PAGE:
It is known that physiotherapy has the potential to improve the quality of life of people with mental disorders (Richardson et al., 2005). This is achieved through two main ways: by optimizing the patient’s physical health and by alleviating the patient’s psychosocial disability (Pope, 2009).
There is evidence that improvements in body function (including balance and flexibility) are associated with a feeling of greater safety and increased self-esteem in patients. Also, an improvement in posture can benefit self-image and elevate mood, as well as decrease pain in different body sites (such as the back or neck). Finally, there is also strong evidence to suggest that an adequate exercise regimen effectively improves the wellbeing of people with depression and anxiety (Babyak et al., 2000; Craft & Perna, 2004; Hedlund & Gyllensten, 2010; Lichtman et al., 2008).
Taking into consideration that anxiety disorders are among the most prevalent psychiatric conditions worldwide and that their disabling nature is often underestimated, it is necessary that all psychiatrists, psychologists and other health professionals be able to offer therapeutic alternatives to this challenging group of patients. Currently, the treatment of anxiety disorders is based on psychotropic drugs, psychotherapy and, in addition, physiotherapy (Catalán-Matamoros, 2009; Kaur, Masaun, & Bhatia, 2013).
Physiotherapeutic approaches have beneficial effects in various emotional states, among which anxiety disorders are highlighted (Kaur et al., 2013). The most notable improvements are observed in patients undergoing rhythmic, aerobic, respiratory exercise programs and who use large muscle groups (swimming, jogging, walking and cycling, among others), from low to moderate intensity. These exercises should be performed progressively, with sessions lasting between 15 and 30 minutes at least three times a week. The results will be obvious after 10 weeks of treatment. In the case of anxiety disorders, the improvement observed is due to an increase in the release of endorphins, changes in body temperature and cerebral blood flow and a positive impact on the hypothalamicpituitary-adrenal axis and on the physiological reactivity to stress (Guszkowska, 2004).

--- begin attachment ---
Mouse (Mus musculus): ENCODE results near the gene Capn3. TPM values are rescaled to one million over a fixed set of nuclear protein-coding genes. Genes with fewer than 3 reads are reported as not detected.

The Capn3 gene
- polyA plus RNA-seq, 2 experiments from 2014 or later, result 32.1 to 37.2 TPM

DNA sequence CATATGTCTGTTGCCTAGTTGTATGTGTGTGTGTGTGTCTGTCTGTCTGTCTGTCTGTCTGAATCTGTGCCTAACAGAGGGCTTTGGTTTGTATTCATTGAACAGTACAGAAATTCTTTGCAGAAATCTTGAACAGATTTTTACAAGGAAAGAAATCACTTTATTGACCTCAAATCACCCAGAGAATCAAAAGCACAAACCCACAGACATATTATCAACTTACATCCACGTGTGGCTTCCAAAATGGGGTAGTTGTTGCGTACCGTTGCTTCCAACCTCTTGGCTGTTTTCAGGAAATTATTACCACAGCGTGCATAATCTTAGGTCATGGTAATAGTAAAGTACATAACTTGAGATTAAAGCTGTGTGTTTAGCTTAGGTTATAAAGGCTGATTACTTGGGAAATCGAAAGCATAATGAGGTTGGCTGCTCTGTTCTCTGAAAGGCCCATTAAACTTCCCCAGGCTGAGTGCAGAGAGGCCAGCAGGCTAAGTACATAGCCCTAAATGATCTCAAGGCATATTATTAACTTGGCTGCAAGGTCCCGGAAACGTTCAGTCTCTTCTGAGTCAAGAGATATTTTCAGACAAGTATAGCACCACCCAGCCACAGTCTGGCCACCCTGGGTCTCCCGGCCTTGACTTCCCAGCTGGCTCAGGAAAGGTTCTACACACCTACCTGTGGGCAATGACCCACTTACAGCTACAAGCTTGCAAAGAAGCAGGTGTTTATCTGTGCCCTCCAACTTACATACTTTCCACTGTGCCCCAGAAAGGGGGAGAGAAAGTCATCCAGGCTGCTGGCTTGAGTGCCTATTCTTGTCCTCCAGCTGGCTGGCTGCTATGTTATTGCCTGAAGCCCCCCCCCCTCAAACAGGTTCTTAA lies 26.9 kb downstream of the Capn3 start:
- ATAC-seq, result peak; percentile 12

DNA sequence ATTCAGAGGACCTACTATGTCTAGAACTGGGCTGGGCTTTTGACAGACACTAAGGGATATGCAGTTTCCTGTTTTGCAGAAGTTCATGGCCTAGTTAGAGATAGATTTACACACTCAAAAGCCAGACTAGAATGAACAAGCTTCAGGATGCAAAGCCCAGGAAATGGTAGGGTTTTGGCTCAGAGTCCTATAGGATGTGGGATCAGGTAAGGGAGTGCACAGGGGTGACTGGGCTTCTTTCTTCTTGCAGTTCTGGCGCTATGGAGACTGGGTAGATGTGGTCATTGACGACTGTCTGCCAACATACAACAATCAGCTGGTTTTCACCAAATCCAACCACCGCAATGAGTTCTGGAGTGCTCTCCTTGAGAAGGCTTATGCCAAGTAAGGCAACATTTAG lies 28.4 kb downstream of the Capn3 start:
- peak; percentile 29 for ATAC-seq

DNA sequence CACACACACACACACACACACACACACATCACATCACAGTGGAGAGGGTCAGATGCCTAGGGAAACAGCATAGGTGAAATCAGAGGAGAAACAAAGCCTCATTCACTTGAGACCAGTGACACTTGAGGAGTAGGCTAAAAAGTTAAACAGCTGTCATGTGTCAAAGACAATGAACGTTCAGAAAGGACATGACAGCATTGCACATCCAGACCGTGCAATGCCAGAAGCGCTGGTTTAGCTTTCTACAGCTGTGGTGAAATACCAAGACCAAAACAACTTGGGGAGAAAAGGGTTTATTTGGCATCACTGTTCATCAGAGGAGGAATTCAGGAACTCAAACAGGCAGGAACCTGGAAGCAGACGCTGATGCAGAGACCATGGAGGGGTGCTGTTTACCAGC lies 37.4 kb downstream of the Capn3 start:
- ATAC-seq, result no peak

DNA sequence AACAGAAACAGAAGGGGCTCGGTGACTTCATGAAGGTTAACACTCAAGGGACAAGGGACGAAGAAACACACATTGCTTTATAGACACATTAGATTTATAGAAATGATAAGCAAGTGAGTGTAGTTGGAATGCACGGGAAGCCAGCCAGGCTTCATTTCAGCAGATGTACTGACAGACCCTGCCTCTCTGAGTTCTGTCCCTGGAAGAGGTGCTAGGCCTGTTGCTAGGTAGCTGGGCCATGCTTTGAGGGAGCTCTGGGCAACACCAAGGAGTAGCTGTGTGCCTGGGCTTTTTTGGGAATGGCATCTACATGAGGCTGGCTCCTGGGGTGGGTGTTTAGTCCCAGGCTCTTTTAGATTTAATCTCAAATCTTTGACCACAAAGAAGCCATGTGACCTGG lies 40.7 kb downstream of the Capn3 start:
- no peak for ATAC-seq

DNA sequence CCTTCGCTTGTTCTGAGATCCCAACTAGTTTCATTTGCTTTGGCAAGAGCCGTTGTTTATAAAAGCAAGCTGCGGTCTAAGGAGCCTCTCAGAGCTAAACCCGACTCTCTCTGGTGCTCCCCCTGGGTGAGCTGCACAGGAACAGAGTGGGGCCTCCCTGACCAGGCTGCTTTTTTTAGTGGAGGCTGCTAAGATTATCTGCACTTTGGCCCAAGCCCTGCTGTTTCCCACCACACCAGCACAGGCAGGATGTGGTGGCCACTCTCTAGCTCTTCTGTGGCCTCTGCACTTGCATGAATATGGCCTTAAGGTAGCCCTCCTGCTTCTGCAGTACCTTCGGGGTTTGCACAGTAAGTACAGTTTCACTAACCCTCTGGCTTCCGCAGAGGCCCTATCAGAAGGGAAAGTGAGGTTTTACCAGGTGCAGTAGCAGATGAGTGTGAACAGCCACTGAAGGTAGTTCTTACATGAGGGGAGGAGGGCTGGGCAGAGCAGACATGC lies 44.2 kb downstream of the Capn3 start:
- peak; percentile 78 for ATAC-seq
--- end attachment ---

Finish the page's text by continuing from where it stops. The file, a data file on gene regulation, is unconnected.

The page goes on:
In addition, the gradual awareness of the body sensations generated by the physiotherapeutic treatment of anxiety constitutes an opportunity to find and manage the symptoms presented by the patient (irritability, hyperventilation, restlessness, among others). In addition, physiotherapy helps the patient to learn how to cope with anxiety rather than escape from it and to discern and understand the different body sensations, thus managing the symptoms and preventing them from overflowing (Danielsson, Hansson Scherman, & Rosberg, 2013).
We fully agree with the statement that the integration of the physiotherapist in mental health services can only be achieved with the correct training of professionals (Catalán-Matamoros, 2009). This has been achieved in part in several countries of the world. In Paraguay, for example, the Department of Psychology and Psychopathology is responsible for providing the focus of physiotherapy in mental health to students of the School of Kinesiology and Physiotherapy of the National University of Asunción. The current challenge is to enable psychiatrists, psychologists and physiotherapists to work and evaluate patients together, in order to design and deliver therapeutic interventions that include not only psychotropic drugs and psychotherapy, but also physiotherapeutic approaches specially designed for this type of patients. Here, and in conclusion, the Latin phrase ‘mens sana in corpore sano’ acquires a special relevance, since it recognizes that the human being is duality of body and mind, and that the mind-body mutual interactions have a definite repercussion on the person’s physical and mental health.
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